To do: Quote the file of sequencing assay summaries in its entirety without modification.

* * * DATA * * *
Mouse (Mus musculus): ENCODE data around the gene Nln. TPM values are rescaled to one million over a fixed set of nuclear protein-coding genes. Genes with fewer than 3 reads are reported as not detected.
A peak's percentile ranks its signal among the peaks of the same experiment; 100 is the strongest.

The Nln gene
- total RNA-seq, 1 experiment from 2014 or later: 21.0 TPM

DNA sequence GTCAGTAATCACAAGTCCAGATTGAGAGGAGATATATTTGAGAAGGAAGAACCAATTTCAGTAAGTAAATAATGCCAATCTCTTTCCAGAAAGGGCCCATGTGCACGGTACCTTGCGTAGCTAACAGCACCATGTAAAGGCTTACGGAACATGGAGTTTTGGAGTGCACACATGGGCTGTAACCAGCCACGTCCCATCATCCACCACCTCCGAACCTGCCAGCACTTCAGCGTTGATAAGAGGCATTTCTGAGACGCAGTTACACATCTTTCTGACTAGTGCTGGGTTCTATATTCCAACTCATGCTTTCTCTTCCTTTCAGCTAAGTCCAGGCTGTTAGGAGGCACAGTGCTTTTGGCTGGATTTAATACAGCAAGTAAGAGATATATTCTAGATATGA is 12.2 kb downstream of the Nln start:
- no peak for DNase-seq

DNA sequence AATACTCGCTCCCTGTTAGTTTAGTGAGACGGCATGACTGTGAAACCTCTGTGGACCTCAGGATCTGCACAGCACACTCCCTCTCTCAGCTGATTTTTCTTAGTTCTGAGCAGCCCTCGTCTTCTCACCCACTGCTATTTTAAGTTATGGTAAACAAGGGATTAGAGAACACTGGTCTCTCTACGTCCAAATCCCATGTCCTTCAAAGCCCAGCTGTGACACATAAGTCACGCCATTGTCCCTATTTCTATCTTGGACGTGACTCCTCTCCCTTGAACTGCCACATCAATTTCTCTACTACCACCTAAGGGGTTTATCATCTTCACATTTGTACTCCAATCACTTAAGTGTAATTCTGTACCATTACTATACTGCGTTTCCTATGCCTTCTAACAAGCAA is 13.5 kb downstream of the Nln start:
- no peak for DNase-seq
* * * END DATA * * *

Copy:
Mouse (Mus musculus): ENCODE data around the gene Nln. TPM values are rescaled to one million over a fixed set of nuclear protein-coding genes. Genes with fewer than 3 reads are reported as not detected.
A peak's percentile ranks its signal among the peaks of the same experiment; 100 is the strongest.

The Nln gene
- total RNA-seq, 1 experiment from 2014 or later: 21.0 TPM

DNA sequence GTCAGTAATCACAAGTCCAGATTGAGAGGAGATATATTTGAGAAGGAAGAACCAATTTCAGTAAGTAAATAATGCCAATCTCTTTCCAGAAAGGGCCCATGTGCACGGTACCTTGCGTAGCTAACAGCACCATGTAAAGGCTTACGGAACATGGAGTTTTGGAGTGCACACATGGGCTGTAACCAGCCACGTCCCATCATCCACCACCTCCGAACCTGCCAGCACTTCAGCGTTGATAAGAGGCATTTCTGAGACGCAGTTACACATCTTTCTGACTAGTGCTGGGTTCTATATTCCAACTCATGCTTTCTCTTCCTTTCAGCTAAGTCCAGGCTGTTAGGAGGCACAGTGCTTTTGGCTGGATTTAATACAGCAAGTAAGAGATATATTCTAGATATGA is 12.2 kb downstream of the Nln start:
- no peak for DNase-seq

DNA sequence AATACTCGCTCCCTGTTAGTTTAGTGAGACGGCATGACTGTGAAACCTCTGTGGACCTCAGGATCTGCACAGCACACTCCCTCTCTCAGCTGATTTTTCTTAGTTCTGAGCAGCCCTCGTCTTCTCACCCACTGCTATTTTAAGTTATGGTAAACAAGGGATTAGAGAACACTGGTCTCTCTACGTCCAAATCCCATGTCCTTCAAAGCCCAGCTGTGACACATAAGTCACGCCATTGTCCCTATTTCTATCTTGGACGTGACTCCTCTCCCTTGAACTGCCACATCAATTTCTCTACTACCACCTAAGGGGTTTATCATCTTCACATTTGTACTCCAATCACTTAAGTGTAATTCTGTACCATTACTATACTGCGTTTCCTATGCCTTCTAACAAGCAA is 13.5 kb downstream of the Nln start:
- no peak for DNase-seq